SSH keys howto
This page describes how to log in via SSH and don't wan't to type their password everytime. Authentification is done through a system of public/private keys.
The commands given below have to be run in a Bash shell (under Windows/Cygwin or Linux). It is assumed that you have installed the ssh package on your local machine.
Creating your personal keys
This has to be done only once.
On your local machine, just type:
Accept the default for the location of the file location. Choose a passphrase to protect your key; if you choose an empty passphrase, anybody who has access to your private key file (see below) can log into your remote accounts. You can use an SSH agent to avoid the hassle of typing the passphrase every time you log in (GNOME provides an SSH agent by default).
This should have created two files in the ~/.ssh directory:
id_rsa.pub: it contains the public part of your key. This file can be made public. It should contain a single line beginning with ssh-rsa.
id_rsa: it contains the private part of your key. The content of this file has to be kept secret. Anybody having access to this file could break through your personal accounts which have been configured as described below.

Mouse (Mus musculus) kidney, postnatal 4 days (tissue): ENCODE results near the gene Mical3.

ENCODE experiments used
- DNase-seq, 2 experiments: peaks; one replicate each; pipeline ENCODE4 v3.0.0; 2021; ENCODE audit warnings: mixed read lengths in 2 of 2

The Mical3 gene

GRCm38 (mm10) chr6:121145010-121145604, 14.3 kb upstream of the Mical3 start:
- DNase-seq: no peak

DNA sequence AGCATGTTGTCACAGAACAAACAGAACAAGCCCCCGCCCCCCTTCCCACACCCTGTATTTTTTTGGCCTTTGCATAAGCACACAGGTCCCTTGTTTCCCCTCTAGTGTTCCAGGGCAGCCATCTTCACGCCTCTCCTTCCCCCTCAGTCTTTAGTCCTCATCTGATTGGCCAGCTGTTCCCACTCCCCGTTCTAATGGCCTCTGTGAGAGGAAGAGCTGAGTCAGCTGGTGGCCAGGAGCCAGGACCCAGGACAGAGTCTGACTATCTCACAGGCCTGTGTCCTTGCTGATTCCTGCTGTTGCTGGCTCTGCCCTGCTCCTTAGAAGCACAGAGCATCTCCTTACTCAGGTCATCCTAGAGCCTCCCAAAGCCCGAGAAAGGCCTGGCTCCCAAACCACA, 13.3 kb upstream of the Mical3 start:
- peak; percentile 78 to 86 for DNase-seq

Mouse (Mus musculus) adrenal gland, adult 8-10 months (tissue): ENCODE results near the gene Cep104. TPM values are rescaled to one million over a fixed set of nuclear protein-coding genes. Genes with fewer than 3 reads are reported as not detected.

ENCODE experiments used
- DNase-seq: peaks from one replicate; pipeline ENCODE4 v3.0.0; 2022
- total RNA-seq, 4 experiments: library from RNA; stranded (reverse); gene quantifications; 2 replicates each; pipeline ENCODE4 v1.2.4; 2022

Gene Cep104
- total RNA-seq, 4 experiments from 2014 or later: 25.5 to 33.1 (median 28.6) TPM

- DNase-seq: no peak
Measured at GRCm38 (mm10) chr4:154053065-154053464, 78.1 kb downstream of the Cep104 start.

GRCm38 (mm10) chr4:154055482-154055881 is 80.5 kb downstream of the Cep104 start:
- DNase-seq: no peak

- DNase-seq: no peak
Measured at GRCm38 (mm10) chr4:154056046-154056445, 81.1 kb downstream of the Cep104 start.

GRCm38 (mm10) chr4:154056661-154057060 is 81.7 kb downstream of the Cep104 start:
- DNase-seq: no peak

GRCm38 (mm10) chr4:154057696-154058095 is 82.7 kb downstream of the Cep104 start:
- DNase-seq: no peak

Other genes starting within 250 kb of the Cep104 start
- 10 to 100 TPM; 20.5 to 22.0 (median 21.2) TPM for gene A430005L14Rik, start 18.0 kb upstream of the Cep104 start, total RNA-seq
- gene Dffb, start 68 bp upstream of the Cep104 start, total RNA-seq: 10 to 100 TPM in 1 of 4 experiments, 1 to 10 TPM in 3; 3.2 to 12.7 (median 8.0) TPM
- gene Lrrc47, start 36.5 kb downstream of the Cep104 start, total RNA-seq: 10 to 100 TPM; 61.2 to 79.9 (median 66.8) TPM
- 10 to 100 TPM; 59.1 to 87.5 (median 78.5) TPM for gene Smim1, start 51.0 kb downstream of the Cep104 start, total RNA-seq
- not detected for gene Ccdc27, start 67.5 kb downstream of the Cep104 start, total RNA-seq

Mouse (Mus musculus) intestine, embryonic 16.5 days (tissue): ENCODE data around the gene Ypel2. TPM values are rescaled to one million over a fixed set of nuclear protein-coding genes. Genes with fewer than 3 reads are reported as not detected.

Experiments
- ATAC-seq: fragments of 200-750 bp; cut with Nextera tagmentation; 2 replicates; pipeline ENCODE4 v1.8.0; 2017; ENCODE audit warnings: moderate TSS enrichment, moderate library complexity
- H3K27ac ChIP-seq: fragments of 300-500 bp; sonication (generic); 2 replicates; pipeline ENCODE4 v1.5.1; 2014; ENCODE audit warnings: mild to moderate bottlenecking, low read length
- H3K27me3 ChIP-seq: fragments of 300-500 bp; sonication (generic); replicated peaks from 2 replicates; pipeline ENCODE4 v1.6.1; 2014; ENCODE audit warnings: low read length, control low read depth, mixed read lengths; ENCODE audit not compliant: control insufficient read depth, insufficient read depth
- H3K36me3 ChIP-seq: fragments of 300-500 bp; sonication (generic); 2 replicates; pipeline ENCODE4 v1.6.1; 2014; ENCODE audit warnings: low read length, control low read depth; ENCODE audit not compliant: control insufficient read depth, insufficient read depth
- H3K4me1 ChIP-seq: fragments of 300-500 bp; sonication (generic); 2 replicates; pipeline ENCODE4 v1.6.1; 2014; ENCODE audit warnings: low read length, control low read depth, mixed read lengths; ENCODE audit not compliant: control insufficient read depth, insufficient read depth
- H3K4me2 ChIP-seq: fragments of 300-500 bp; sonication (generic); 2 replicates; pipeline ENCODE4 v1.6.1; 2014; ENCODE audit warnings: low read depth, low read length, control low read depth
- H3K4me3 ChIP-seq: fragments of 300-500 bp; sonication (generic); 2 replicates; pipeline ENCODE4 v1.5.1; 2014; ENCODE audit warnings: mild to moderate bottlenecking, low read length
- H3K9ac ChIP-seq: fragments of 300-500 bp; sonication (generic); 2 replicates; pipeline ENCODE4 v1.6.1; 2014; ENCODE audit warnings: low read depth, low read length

Configuring remote hosts
The following procedure has to be repeated on every remote host you'd like to connect to with your key.
Suppose you have an account user on machine hostname.
On the remote machine, edit the file ~/.ssh/authorized_keys (create it if it doesn't exist). With emacs, you would type:
With a simple copy/paste, just add the content of the file id_rsa.pub (your public key, beginning with ssh-rsa) at the end of the authorized_keys file. Save and exit. Log out.
You should now be able to log into the remote machine with your key: it will ask for your passphrase the first time; if you have an SSH agent, the passphrase will be kept in memory for subsequent logins.
Note: it is possible to put several keys in the authorized_keys file, one key per line. All keys will be granted access without password. This can be useful if several people share the same account (such as the dynare account on the Dynare workstation), or if you use several keys for yourself (for example if you have several personal workstations).
Note 2: if your private key gets compromised, you should immediately delete its public counterpart in the authorized_keys files you've put it in (otherwise your accounts can be compromised too!). You should then stop to use this keys, and create new ones.